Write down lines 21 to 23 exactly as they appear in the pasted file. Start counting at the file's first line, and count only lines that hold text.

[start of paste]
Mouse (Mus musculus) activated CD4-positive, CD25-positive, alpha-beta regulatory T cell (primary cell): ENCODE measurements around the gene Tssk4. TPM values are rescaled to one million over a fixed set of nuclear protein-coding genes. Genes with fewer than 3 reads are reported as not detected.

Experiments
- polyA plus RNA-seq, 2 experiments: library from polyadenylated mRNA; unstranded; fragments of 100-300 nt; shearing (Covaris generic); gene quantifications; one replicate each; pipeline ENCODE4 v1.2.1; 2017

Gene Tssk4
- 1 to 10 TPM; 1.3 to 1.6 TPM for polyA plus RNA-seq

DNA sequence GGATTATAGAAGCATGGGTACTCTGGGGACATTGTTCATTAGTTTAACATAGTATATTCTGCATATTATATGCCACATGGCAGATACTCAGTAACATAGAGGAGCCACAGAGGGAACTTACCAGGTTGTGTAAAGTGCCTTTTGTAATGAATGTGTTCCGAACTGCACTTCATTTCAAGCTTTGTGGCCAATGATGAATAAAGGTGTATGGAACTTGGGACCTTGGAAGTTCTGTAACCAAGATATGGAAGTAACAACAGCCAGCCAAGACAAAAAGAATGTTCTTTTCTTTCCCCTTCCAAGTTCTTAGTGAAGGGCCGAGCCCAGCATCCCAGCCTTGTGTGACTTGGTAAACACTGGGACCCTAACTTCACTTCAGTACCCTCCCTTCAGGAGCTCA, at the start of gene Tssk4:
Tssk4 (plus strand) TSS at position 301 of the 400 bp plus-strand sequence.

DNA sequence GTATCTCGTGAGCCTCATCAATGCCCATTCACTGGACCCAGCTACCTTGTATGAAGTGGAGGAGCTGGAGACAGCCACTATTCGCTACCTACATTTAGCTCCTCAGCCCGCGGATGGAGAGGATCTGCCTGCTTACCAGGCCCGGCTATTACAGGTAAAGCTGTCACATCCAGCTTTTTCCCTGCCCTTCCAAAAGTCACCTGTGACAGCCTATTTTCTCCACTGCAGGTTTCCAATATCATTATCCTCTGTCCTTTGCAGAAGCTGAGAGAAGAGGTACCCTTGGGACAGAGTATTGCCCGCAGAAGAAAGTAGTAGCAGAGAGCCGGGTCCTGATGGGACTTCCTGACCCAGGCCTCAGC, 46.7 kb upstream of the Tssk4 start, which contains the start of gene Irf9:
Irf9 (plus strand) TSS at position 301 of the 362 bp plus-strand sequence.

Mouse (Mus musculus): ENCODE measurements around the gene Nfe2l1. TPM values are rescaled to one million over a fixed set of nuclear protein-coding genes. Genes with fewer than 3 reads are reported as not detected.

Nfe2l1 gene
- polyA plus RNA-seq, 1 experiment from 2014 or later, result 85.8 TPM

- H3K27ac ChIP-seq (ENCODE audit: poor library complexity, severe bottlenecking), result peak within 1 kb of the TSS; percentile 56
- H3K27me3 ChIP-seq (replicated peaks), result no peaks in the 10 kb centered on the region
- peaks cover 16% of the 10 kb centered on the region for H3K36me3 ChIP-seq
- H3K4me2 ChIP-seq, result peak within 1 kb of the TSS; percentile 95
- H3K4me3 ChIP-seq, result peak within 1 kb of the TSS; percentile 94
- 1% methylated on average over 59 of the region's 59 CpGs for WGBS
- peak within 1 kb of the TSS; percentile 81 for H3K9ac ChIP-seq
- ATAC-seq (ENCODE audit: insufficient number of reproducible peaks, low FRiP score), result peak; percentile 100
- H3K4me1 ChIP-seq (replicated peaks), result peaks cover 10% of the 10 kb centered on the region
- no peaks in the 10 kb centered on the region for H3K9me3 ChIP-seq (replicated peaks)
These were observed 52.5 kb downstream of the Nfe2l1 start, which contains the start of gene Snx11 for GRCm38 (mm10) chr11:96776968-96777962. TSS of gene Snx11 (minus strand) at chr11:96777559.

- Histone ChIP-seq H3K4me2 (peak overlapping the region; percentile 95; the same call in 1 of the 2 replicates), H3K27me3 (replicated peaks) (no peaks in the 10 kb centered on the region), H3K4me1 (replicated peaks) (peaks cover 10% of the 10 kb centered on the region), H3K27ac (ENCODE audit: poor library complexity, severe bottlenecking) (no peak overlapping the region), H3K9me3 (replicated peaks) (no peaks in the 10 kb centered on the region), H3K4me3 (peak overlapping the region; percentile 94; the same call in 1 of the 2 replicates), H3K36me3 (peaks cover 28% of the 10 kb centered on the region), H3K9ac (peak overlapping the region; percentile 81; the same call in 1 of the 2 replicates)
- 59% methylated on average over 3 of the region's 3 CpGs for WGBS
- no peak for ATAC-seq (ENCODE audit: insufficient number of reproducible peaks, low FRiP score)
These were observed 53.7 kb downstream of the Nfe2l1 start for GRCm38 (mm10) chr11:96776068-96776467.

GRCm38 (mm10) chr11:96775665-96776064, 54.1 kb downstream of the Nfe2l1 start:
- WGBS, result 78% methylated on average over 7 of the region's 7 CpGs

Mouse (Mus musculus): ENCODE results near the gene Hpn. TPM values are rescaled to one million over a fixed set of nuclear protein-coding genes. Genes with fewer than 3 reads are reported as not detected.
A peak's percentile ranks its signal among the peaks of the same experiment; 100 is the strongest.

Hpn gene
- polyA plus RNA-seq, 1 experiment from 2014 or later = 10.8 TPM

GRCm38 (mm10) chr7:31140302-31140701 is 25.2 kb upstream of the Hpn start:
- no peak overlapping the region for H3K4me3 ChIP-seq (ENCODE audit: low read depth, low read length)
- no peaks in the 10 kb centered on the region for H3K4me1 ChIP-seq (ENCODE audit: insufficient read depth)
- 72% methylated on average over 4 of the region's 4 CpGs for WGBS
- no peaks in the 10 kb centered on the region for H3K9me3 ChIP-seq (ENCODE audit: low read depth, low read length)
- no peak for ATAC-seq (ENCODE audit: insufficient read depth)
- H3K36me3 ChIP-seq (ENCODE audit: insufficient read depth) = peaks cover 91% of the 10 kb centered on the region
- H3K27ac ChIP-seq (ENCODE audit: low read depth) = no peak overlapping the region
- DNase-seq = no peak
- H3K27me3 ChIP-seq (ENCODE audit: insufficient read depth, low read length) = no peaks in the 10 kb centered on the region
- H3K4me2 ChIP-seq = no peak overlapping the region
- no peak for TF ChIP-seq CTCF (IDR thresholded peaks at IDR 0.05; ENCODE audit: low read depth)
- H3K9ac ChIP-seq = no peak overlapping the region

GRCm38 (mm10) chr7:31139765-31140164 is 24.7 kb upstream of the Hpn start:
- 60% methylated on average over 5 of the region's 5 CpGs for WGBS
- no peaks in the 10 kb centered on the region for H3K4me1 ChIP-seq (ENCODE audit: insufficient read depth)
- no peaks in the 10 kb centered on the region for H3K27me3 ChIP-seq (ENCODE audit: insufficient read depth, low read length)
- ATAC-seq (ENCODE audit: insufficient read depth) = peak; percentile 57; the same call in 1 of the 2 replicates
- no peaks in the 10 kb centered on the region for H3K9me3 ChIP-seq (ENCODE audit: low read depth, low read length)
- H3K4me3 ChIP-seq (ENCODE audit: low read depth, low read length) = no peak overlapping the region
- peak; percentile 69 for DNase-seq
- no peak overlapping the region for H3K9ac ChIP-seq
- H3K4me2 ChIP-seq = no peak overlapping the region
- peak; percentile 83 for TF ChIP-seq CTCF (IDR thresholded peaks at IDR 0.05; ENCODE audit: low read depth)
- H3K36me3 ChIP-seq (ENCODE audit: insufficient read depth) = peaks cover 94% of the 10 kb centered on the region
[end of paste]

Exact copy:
- H3K4me1 ChIP-seq (replicated peaks), result peaks cover 10% of the 10 kb centered on the region
- no peaks in the 10 kb centered on the region for H3K9me3 ChIP-seq (replicated peaks)
These were observed 52.5 kb downstream of the Nfe2l1 start, which contains the start of gene Snx11 for GRCm38 (mm10) chr11:96776968-96777962. TSS of gene Snx11 (minus strand) at chr11:96777559.